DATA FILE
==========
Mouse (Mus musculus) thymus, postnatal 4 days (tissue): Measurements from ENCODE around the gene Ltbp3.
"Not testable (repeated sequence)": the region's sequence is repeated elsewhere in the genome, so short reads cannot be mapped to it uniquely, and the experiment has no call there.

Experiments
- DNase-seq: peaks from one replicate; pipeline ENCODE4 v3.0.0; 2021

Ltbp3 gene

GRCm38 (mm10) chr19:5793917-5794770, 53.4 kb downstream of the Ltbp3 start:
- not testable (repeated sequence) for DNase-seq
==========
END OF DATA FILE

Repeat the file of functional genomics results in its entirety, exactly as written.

Mouse (Mus musculus) thymus, postnatal 4 days (tissue): Measurements from ENCODE around the gene Ltbp3.
"Not testable (repeated sequence)": the region's sequence is repeated elsewhere in the genome, so short reads cannot be mapped to it uniquely, and the experiment has no call there.

Experiments
- DNase-seq: peaks from one replicate; pipeline ENCODE4 v3.0.0; 2021

Ltbp3 gene

GRCm38 (mm10) chr19:5793917-5794770, 53.4 kb downstream of the Ltbp3 start:
- not testable (repeated sequence) for DNase-seq